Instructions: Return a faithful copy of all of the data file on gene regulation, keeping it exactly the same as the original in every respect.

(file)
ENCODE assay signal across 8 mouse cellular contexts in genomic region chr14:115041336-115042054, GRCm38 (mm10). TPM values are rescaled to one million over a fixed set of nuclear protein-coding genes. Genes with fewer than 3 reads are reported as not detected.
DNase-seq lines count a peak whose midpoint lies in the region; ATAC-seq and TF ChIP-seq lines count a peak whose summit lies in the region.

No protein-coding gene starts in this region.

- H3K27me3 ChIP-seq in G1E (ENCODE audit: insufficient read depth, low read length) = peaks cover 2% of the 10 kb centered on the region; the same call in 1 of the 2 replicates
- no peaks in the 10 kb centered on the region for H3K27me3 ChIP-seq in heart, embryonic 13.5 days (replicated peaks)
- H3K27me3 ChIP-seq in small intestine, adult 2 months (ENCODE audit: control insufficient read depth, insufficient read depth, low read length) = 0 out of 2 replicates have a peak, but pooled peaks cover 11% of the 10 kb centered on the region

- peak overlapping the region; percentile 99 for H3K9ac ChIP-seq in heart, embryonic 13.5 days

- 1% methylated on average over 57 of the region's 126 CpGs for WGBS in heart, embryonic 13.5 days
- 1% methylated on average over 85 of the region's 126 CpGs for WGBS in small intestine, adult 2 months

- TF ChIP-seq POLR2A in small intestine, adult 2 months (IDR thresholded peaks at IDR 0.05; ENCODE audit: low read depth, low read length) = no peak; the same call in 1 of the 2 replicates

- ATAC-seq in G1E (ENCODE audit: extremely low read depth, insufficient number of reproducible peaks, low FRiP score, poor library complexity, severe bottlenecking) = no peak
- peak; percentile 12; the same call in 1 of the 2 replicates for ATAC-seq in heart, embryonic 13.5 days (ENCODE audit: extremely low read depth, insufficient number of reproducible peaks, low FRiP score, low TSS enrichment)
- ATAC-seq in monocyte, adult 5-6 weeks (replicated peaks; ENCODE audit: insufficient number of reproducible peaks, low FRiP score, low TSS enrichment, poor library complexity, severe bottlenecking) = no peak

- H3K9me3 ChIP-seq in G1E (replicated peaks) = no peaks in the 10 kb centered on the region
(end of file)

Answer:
ENCODE assay signal across 8 mouse cellular contexts in genomic region chr14:115041336-115042054, GRCm38 (mm10). TPM values are rescaled to one million over a fixed set of nuclear protein-coding genes. Genes with fewer than 3 reads are reported as not detected.
DNase-seq lines count a peak whose midpoint lies in the region; ATAC-seq and TF ChIP-seq lines count a peak whose summit lies in the region.

No protein-coding gene starts in this region.

- H3K27me3 ChIP-seq in G1E (ENCODE audit: insufficient read depth, low read length) = peaks cover 2% of the 10 kb centered on the region; the same call in 1 of the 2 replicates
- no peaks in the 10 kb centered on the region for H3K27me3 ChIP-seq in heart, embryonic 13.5 days (replicated peaks)
- H3K27me3 ChIP-seq in small intestine, adult 2 months (ENCODE audit: control insufficient read depth, insufficient read depth, low read length) = 0 out of 2 replicates have a peak, but pooled peaks cover 11% of the 10 kb centered on the region

- peak overlapping the region; percentile 99 for H3K9ac ChIP-seq in heart, embryonic 13.5 days

- 1% methylated on average over 57 of the region's 126 CpGs for WGBS in heart, embryonic 13.5 days
- 1% methylated on average over 85 of the region's 126 CpGs for WGBS in small intestine, adult 2 months

- TF ChIP-seq POLR2A in small intestine, adult 2 months (IDR thresholded peaks at IDR 0.05; ENCODE audit: low read depth, low read length) = no peak; the same call in 1 of the 2 replicates

- ATAC-seq in G1E (ENCODE audit: extremely low read depth, insufficient number of reproducible peaks, low FRiP score, poor library complexity, severe bottlenecking) = no peak
- peak; percentile 12; the same call in 1 of the 2 replicates for ATAC-seq in heart, embryonic 13.5 days (ENCODE audit: extremely low read depth, insufficient number of reproducible peaks, low FRiP score, low TSS enrichment)
- ATAC-seq in monocyte, adult 5-6 weeks (replicated peaks; ENCODE audit: insufficient number of reproducible peaks, low FRiP score, low TSS enrichment, poor library complexity, severe bottlenecking) = no peak

- H3K9me3 ChIP-seq in G1E (replicated peaks) = no peaks in the 10 kb centered on the region